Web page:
Wisconsin data in Soltow, Patterns, p. 122; Illinois data in Soltow, Distribution, p. 91. Texas, another frontier state, had a Gini of 0.74 for wealthholders circa 1860 (Jones, Wealth, p. 286). 50 The concentration of total wealth was even more pronounced, with a Gini of 0.74–0.77 for all persons in Wisconsin, and 0.89 for all persons in Milwaukee, circa 1860 (Soltow, Wealthholding, p. 67). 51 For a comparison of property rights in inegalitarian Argentina and egalitarian Canada, see Adelman, Frontier Development, pp. 3–15.

Brazilian Frontier


REFERENCES Manuscript Sources: Arquivo da Assembléa Legislativa de Mato Grosso, Cuiabá, Mato Grosso. Arquivo Público de Mato Grosso, Cuiabá, Mato Grosso. 1 Cartorio do 1 Oficio, Cáceres, Mato Grosso. Published Sources: Adelman, Jeremy. Frontier Development: Land, Labour, and Capital on the Wheatlands of Argentina and Canada, 1890–1914. Oxford: Clarendon Press, 1994. Álbum Gráfico do Estado de Mato Grosso. Hamburg: S. Cardoso Ayala and F. Simon, 1914. Alesina A., and D. Rodrik. “Distributive Politics and Economic Growth.” Quarterly Journal of Economics 109, no. 2 (1994): 465–90. Bhagwati, Jagdish N. Wealth and Poverty. Cambridge, MA: MIT Press, 1985. Bell, Stephen. Campanha Gaúcha: A Brazilian Ranching System, 1850–1920. Stanford, CA: Stanford University Press, 1998. Borges, Fernando. “Do extrativismo à pecuária: algumas observações sobre a história econômica de Mato Grosso, 1870–1930.” M.A. thesis, Universidade de São Paulo, 1991. Brazil. Anuário Estatístico do Brasil. Ano. V (1939–40). Rio de Janeiro: Instituto Brasileiro de Geografia e Estatística, 1939–40. Bulmer-Thomas, Victor. The Economic History of Latin America Since Independence. Cambridge: Cambridge University Press, 1994. Cardoso, Fernando Henrique, and Enzo Faletto. Dependency and Development in Latin America. Berkeley: University of California Press, 1979. Coomes, Oliver T., and Bradford L. Barham. “The Amazon Rubber Boom: Labor Control, Resistance, and Failed Plantation Development Revisited.” Hispanic American Historical Review 74, no. 2 (1994): 231–57. Corrêa Filho, Virgílio. História de Mato Grosso. Várzea Grande: Fundação Júlio Campos, 1994. Dean, Warren. Brazil and the Struggle for Rubber: A Study in Environmental History. Cambridge: Cambridge University Press, 1987. Deininger, Klaus, and Lyn Squire. “A New Data Set Measuring Income Inequality.” World Bank Economic Review 10, no. 3 (1996): 565–91. Fields, Gary S. Poverty, Inequality, and Development. Cambridge: Cambridge University Press, 1980. Frank, Andre Gunder. Capitalism and Underdevelopment in Latin America: Historical Studies of Chile and Brazil. New York: Monthly Review Press, 1967. ______. ReOrient: Global Economy in the Asian Age. Berkeley: University of California Press, 1998. Frank, Zephyr L. “The Brazilian Far West: Frontier Development in Mato Grosso, 1870– 1937.” Ph.D. diss., University of Illinois at Urbana-Champaign, 1999. Goldsmith, Raymond W. Brasil 1850–1984: Desenvolvimento financeiro sob um século de inflação. São Paulo: Ed. Harper and Row do Brasil, 1986. Haber, Stephen. How Latin America Fell Behind: Essays on the Economic Histories of Brazil and Mexico, 1800–1914. Stanford, CA: Stanford University Press, 1997. Jones, Alice Hansen. Wealth of a Nation to Be. New York: Columbia University Press, 1980.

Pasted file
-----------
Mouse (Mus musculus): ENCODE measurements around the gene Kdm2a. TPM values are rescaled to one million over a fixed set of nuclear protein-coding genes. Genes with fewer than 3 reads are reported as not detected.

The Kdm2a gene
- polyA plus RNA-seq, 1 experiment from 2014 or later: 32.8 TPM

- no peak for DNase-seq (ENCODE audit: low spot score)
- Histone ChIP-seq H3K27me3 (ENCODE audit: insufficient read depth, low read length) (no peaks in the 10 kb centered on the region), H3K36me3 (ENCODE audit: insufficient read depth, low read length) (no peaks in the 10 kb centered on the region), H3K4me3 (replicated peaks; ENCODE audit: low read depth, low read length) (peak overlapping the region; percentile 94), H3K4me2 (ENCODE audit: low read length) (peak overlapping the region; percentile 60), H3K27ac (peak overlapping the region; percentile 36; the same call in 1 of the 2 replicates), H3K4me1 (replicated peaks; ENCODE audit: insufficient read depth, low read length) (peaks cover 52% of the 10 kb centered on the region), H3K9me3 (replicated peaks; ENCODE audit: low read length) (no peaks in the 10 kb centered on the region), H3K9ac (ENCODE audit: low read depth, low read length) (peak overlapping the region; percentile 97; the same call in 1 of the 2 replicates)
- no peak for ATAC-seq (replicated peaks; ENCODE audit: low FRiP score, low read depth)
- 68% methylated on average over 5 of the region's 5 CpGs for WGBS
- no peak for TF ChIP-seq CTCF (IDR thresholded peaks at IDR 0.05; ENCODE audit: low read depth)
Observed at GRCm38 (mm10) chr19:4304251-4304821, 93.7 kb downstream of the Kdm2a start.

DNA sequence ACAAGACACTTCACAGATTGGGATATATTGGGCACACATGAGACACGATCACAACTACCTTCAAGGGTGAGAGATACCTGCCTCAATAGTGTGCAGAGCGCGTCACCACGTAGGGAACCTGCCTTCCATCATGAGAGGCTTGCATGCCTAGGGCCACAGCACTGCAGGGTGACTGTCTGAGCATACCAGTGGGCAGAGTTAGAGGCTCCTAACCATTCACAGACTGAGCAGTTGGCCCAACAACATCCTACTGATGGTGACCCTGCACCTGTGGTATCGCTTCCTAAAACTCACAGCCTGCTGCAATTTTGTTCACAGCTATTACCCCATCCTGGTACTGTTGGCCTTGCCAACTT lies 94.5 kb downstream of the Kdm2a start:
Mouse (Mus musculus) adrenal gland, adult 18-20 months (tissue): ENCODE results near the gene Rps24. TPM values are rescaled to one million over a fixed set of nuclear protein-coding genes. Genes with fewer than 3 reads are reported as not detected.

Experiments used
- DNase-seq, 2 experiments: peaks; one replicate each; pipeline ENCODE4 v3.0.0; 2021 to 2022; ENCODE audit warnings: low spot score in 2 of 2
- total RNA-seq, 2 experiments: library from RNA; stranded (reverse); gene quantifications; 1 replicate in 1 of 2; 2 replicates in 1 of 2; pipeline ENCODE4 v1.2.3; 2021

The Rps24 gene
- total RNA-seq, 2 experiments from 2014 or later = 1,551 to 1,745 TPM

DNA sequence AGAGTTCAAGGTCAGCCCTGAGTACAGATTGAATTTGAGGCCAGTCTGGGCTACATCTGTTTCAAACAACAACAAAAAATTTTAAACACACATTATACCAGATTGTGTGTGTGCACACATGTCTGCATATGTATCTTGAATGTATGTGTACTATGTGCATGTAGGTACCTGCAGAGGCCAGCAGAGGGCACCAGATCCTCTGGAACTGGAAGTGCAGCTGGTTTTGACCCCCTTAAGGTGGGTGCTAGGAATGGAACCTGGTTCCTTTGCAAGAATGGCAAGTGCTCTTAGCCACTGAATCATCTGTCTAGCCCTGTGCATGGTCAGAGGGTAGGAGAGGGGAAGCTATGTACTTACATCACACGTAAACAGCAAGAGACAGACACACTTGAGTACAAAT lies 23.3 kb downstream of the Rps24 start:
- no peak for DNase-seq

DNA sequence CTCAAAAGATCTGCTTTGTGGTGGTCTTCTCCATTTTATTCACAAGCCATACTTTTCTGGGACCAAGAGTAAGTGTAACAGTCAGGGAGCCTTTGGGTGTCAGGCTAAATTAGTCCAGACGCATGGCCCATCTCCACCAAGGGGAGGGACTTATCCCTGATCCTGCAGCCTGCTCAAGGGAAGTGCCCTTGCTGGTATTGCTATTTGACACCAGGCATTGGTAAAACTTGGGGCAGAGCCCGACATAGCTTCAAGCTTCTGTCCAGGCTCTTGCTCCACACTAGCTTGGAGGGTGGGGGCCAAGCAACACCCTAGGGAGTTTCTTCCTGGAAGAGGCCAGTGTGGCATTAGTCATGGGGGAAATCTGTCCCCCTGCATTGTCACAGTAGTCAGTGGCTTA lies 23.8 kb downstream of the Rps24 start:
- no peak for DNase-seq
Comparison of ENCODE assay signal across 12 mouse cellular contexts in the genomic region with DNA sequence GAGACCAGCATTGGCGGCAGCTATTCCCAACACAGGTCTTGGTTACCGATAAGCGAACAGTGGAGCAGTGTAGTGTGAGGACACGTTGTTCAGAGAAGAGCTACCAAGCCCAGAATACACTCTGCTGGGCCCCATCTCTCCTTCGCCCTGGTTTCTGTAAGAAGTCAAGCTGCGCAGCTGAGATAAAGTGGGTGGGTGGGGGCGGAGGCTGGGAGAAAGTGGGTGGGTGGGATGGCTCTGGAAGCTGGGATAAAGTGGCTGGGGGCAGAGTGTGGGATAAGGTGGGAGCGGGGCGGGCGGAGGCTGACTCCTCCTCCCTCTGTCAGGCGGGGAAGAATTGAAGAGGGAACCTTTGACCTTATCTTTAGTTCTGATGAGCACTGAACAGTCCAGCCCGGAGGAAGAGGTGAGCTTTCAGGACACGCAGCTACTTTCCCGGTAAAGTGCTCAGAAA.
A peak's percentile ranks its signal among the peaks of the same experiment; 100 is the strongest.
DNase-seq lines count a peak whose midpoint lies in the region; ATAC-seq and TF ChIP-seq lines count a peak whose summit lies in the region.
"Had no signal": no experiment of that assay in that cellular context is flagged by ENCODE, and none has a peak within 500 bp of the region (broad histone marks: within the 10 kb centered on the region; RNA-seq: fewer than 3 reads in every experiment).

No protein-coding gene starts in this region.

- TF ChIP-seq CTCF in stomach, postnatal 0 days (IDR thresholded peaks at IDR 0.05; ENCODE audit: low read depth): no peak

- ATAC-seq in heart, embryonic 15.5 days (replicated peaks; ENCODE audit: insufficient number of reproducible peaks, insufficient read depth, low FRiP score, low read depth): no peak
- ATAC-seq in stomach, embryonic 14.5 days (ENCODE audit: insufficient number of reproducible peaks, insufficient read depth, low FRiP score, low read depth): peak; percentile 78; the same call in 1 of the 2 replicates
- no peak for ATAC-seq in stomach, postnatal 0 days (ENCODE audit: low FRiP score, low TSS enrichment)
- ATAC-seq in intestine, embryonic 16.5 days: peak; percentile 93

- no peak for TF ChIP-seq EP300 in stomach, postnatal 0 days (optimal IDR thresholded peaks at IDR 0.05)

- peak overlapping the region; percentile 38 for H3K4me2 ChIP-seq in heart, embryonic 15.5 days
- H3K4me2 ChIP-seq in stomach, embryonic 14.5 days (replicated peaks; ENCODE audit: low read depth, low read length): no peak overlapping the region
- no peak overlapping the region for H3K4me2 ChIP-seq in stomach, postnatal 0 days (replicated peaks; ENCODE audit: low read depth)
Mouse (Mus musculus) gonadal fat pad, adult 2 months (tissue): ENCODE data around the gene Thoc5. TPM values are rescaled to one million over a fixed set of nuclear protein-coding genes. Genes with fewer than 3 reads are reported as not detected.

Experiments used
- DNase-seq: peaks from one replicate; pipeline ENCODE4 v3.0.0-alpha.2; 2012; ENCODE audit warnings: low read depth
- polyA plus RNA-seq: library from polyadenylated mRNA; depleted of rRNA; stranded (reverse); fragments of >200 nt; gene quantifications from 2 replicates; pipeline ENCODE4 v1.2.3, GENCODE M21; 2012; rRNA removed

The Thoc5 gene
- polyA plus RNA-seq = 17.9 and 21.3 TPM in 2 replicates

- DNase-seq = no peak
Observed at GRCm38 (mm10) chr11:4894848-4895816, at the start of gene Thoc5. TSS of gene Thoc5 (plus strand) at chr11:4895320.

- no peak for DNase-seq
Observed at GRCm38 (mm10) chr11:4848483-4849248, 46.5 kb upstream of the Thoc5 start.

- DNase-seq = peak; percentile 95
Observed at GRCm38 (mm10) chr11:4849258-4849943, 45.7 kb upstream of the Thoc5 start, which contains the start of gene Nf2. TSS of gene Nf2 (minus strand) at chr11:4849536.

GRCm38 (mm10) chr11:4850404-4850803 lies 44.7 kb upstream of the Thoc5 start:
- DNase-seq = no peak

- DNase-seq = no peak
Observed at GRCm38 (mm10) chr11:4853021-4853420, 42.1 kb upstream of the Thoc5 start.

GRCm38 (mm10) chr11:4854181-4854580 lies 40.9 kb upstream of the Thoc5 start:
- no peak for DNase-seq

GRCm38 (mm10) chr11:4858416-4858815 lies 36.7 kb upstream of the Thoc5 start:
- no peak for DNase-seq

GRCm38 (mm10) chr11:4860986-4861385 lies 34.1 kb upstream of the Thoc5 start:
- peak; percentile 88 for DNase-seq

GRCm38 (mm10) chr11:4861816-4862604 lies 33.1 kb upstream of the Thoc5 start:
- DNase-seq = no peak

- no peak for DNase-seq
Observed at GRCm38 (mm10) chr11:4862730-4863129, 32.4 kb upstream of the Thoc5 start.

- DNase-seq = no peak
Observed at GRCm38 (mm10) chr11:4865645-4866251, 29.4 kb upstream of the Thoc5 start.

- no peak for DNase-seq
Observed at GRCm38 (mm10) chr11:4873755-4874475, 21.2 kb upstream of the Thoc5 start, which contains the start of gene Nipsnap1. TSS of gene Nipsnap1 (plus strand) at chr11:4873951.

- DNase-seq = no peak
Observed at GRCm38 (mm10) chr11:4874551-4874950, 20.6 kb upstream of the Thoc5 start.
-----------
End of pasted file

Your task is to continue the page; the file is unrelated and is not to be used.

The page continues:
Keen, Benjamin. A History of Latin America. 6th ed. Boston: Houghton Mifflin, 2000. Kuznets, Simon. “Economic Growth and Income Inequality.” American Economic Review 45, no. 1 (1955): 1–28. Love, Joseph L. Crafting the Third World: Theorizing Underdevelopment in Rumania and Brazil. Stanford, CA: Stanford University Press, 1996. Maddison, Angus. The Political Economy of Poverty, Equity, and Growth: Brazil and Mexico. New York: Oxford University Press, 1992. Mahar, Dennis J. Frontier Development Policy in Brazil: A Study of Amazonia. New York: Praeger, 1979. Martins, José de Souza. Os camponeses e a política no Brasil. Petrópolis: Editora Vozes, 1981. Mattoso, Katia M. de Queirós. Bahia, século XIX. Rio de Janeiro: Editora Nova Fronteira, 1992. Packenham, Robert. The Dependency Movement. Cambridge, MA: Harvard University Press, 1992. Schwartz, Stuart. “The Colonial Past: Conceptualizing Post-Dependentista Brazil.” In Colonial Legacies: The Problem of Persistence in Latin American History, edited by Jeremy Adelman, 175–92. London and New York: Routledge, 1999. Skidmore, Thomas, and Peter H. Smith. Modern Latin America. New York: Oxford University Press, 1984. Soltow, Lee. Patterns of Wealthholding in Wisconsin Since 1850. Madison: University of Wisconsin Press, 1971. ______. Distribution of Wealth and Income in the United States in 1798. Pittsburgh, PA: University of Pittsburgh Press, 1989. Thorp, Rosemary. Progress, Poverty and Exclusion: An Economic History of Latin America in the 20th Century. New York: Inter-American Development Bank, 1998. Volpato, Luiza Rios Ricci. Cativos do sertão: vida cotidiana e escravidão em Cuiabá em 1850–1888. São Paulo: Marco Zero, 1993. Wilcox, Robert W. “Cattle Ranching on the Brazilian Frontier: Tradition and Innovation in Mato Grosso, 1870–1940.” Ph.D. diss., New York University, 1992. Williamson, Jeffrey, and Peter Lindert. American Inequality: A Macroeconomic History. New York: Academic Press, 1980. Williamson, Jeffrey. Did British Capitalism Breed Inequality? London: Allen and Unwin, 1985.

Suggest Documents